‘Nuremberg’ documentary movingly details Nazi war crimes trials

Image from “Nuremberg: Its Lesson for Today.”

By Cate Marquis, Special to the Jewish Light

In 1948, the United States government produced a documentary about the Nuremberg war crimes trials to be shown to the German people as part of the de-Nazification effort. But the film, which movingly details the international effort to bring Nazi war criminals to justice, was released in this country.

Now, a new restoration of this astounding landmark documentary, a beautiful black-and-white film with polished Hollywood production values, is finally having a theatrical release in the U.S.

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“Nuremberg: Its Lesson for Today” contains the only footage of the trial itself, as well as details on how the prosecutors built their case against the Nazis. Skillful editing used excerpts from Nazi films, footage of their atrocities and victims or filmed glimpses of bombed-out cities to movingly underscore the prosecutors’ testimony of Nazi war crimes.

Film producer Sandra Schulberg and Josh Waletzky restored the 1948 film, now narrated by Liev Schreiber.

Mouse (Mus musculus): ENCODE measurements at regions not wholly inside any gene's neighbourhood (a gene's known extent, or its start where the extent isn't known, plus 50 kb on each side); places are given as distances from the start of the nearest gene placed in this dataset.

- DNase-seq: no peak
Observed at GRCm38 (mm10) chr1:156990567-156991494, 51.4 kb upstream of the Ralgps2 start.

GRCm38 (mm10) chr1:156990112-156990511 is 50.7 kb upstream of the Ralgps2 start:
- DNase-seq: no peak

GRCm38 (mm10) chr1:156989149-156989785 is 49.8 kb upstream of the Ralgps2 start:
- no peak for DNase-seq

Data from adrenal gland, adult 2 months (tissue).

Schulberg, who is also the daughter of the documentary’s filmmaker Stuart Schulberg, will be in town for the opening. She will introduce it at the evening screenings and conduct question-and-answer sessions afterward.

Stuart Schulberg wrote and directed the film, commissioned by Pare Lorentz, head of Film, Theatre & Music at the U.S. War Department’s Civil Affairs Division. The writer/director had been part of Hollywood director John Ford’s Office of Strategic Services (OSS) Field Photographic Branch/War Crimes Unit. That unit helped gather Nazi film evidence to be shown in the courtroom at Nuremberg.

The film’s subtitle, which was used for the original film, still applies today. This powerful documentary allows us to see the trial that established the principles of international criminal justice still used today. The film offers a fascinating glimpse back at a pivotal historical moment but also is compelling look at the world coming together to establish a tradition of rule of law against war criminals rather than summary executions of Nazi leaders.

Sandra Schulberg’s uncle, the acclaimed novelist Budd Schulberg, also worked on John Ford’s war film team and had helped assemble some of that Nazi footage but was not a direct part of this documentary.

Not a single frame of the original film was lost in the restoration. Although the original negative was in poor condition and missing its soundtrack, Schulberg and Waletzky were able to find a good print, which was used to create a new negative. They used the print’s soundtrack as a guide for the restoration, only adding a few first names for clarity for modern audiences in Schreiber’s narration.

Schulberg has been to St. Louis before, when she interviewed Nuremberg prosecutor Whitney Harris. A well-respected philanthropist and attorney who donated to both Washington University and University of Missouri-St. Louis for a number of fields, Harris passed away in 2010. His name remains on the Whitney Harris World Ecology Center, a collaboration of UMSL, the St. Louis Zoo and Missouri Botanical Garden.